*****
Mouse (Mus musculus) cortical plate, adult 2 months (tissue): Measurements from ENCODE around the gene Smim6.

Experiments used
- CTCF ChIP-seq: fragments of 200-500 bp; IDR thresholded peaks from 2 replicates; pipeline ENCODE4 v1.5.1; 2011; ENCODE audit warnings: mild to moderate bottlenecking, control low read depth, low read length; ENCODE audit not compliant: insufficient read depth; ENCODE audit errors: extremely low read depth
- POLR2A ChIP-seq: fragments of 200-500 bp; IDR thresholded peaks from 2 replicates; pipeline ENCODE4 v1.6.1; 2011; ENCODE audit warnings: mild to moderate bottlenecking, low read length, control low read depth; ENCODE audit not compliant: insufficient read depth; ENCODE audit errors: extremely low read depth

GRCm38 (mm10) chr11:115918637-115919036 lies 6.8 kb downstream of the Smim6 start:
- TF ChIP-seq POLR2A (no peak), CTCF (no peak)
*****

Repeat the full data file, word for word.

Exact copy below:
Mouse (Mus musculus) cortical plate, adult 2 months (tissue): Measurements from ENCODE around the gene Smim6.

Experiments used
- CTCF ChIP-seq: fragments of 200-500 bp; IDR thresholded peaks from 2 replicates; pipeline ENCODE4 v1.5.1; 2011; ENCODE audit warnings: mild to moderate bottlenecking, control low read depth, low read length; ENCODE audit not compliant: insufficient read depth; ENCODE audit errors: extremely low read depth
- POLR2A ChIP-seq: fragments of 200-500 bp; IDR thresholded peaks from 2 replicates; pipeline ENCODE4 v1.6.1; 2011; ENCODE audit warnings: mild to moderate bottlenecking, low read length, control low read depth; ENCODE audit not compliant: insufficient read depth; ENCODE audit errors: extremely low read depth

GRCm38 (mm10) chr11:115918637-115919036 lies 6.8 kb downstream of the Smim6 start:
- TF ChIP-seq POLR2A (no peak), CTCF (no peak)